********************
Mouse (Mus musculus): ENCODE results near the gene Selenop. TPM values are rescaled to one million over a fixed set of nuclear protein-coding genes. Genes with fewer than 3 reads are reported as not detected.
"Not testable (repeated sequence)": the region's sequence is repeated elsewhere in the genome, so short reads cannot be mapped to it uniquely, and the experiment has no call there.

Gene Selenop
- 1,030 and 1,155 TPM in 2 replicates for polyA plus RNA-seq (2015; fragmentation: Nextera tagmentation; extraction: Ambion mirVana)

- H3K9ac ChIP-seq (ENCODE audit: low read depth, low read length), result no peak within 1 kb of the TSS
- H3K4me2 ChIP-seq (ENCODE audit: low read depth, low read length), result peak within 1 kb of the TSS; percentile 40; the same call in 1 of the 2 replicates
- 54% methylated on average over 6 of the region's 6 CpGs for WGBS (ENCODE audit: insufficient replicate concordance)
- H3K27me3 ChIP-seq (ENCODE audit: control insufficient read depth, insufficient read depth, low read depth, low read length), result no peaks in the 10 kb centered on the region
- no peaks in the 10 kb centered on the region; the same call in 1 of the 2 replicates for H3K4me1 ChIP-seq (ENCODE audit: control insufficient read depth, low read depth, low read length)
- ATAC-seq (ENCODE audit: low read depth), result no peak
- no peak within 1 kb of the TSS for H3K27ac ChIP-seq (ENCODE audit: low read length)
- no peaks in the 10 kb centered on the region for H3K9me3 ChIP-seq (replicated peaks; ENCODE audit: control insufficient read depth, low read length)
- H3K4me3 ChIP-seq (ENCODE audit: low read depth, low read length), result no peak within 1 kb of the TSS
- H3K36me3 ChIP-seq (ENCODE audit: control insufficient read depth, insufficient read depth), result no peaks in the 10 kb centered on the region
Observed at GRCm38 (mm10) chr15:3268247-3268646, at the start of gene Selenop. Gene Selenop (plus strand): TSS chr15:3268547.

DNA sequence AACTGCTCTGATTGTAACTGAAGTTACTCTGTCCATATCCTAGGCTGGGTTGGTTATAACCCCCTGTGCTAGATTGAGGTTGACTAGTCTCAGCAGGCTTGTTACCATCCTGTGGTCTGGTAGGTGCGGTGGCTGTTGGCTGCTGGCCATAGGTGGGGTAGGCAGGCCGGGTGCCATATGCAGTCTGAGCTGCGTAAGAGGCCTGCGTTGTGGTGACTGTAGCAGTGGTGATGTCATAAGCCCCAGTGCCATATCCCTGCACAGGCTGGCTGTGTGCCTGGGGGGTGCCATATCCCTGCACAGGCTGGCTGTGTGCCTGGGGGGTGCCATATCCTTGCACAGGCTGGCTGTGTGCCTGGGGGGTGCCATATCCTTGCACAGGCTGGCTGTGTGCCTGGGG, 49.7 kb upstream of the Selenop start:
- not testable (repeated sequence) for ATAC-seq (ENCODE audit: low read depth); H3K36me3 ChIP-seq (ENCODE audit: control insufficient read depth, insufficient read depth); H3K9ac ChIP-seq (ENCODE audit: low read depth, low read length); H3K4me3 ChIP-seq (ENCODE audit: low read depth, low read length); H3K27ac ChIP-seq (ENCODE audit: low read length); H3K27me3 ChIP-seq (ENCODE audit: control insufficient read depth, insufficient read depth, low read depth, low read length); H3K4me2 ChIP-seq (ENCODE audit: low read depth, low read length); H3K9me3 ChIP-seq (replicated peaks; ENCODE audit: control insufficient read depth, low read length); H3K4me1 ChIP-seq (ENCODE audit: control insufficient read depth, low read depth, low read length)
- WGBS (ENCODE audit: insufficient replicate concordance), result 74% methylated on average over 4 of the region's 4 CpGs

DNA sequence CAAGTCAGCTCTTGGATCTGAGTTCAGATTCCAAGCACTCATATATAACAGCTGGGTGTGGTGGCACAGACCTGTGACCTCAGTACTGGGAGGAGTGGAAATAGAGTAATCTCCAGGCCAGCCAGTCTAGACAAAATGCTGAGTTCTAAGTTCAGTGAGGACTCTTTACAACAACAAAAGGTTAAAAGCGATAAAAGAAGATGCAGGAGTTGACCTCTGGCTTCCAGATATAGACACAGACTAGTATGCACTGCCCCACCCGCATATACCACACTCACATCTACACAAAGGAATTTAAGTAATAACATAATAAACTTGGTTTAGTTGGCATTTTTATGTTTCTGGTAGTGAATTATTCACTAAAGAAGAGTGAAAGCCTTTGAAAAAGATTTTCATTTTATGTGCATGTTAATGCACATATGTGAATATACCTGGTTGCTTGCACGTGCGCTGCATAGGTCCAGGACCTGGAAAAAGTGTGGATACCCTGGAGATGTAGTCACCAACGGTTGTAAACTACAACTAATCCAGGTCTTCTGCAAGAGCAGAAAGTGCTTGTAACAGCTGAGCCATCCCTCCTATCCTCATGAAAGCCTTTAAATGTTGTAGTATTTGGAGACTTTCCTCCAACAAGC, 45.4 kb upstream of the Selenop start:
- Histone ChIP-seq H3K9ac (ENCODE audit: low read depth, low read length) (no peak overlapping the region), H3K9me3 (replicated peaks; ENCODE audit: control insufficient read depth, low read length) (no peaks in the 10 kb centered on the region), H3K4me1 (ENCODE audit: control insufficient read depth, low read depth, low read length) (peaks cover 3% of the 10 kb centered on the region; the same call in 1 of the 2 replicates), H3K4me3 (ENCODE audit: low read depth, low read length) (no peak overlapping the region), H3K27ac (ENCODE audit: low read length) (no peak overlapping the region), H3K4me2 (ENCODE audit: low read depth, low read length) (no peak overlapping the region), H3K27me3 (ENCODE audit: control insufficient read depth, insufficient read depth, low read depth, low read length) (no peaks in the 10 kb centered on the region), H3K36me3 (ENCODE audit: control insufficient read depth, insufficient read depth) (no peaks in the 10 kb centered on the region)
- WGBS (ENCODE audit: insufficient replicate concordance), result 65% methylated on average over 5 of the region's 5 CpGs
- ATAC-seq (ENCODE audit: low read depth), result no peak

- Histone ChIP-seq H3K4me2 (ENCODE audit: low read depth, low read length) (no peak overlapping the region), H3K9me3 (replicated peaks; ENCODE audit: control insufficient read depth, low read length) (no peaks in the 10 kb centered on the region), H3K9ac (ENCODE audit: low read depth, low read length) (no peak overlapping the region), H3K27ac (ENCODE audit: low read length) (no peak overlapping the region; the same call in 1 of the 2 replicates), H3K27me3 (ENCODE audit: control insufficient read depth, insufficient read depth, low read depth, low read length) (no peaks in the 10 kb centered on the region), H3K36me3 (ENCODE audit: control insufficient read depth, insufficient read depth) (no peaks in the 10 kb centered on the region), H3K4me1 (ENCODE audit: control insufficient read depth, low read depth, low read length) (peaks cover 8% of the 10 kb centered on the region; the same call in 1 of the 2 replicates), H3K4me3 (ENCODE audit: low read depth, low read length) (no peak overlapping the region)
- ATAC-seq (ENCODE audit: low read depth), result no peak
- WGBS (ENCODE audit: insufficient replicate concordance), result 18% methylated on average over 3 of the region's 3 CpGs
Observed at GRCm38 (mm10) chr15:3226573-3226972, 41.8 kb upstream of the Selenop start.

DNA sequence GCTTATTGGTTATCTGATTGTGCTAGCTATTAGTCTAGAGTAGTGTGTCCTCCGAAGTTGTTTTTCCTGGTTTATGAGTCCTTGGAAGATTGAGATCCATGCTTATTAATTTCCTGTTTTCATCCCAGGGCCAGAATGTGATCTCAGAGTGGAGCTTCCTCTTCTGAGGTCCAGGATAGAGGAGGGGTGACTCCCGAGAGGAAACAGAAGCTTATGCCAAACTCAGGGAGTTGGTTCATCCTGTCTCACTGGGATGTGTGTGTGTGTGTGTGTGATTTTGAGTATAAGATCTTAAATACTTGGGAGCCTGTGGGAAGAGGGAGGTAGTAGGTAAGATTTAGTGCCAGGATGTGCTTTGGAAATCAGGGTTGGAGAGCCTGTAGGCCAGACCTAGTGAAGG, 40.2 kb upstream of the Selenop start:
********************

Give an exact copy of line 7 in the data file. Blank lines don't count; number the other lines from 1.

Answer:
- 54% methylated on average over 6 of the region's 6 CpGs for WGBS (ENCODE audit: insufficient replicate concordance)